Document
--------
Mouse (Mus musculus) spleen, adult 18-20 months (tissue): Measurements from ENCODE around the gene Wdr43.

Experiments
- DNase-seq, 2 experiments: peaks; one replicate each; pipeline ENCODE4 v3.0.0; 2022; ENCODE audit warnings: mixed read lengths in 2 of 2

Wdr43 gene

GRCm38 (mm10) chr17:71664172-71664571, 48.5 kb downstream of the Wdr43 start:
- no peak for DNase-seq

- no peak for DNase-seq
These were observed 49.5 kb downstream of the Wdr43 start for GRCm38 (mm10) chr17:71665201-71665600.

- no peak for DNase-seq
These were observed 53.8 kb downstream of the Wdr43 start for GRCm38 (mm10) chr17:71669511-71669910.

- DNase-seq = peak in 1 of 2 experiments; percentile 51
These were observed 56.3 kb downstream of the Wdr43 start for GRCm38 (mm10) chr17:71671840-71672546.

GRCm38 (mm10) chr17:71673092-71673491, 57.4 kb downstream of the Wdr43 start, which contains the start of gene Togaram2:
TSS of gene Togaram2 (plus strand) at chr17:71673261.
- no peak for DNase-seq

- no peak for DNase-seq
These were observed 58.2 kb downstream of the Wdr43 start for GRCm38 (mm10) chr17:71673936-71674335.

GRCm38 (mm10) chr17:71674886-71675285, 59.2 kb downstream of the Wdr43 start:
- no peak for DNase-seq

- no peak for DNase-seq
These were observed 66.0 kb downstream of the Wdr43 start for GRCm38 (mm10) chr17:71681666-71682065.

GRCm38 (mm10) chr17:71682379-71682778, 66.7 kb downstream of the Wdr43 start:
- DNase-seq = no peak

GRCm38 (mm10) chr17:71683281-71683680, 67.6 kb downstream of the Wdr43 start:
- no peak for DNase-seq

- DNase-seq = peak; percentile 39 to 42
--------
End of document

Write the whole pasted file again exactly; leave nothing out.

Mouse (Mus musculus) spleen, adult 18-20 months (tissue): Measurements from ENCODE around the gene Wdr43.

Experiments
- DNase-seq, 2 experiments: peaks; one replicate each; pipeline ENCODE4 v3.0.0; 2022; ENCODE audit warnings: mixed read lengths in 2 of 2

Wdr43 gene

GRCm38 (mm10) chr17:71664172-71664571, 48.5 kb downstream of the Wdr43 start:
- no peak for DNase-seq

- no peak for DNase-seq
These were observed 49.5 kb downstream of the Wdr43 start for GRCm38 (mm10) chr17:71665201-71665600.

- no peak for DNase-seq
These were observed 53.8 kb downstream of the Wdr43 start for GRCm38 (mm10) chr17:71669511-71669910.

- DNase-seq = peak in 1 of 2 experiments; percentile 51
These were observed 56.3 kb downstream of the Wdr43 start for GRCm38 (mm10) chr17:71671840-71672546.

GRCm38 (mm10) chr17:71673092-71673491, 57.4 kb downstream of the Wdr43 start, which contains the start of gene Togaram2:
TSS of gene Togaram2 (plus strand) at chr17:71673261.
- no peak for DNase-seq

- no peak for DNase-seq
These were observed 58.2 kb downstream of the Wdr43 start for GRCm38 (mm10) chr17:71673936-71674335.

GRCm38 (mm10) chr17:71674886-71675285, 59.2 kb downstream of the Wdr43 start:
- no peak for DNase-seq

- no peak for DNase-seq
These were observed 66.0 kb downstream of the Wdr43 start for GRCm38 (mm10) chr17:71681666-71682065.

GRCm38 (mm10) chr17:71682379-71682778, 66.7 kb downstream of the Wdr43 start:
- DNase-seq = no peak

GRCm38 (mm10) chr17:71683281-71683680, 67.6 kb downstream of the Wdr43 start:
- no peak for DNase-seq

- DNase-seq = peak; percentile 39 to 42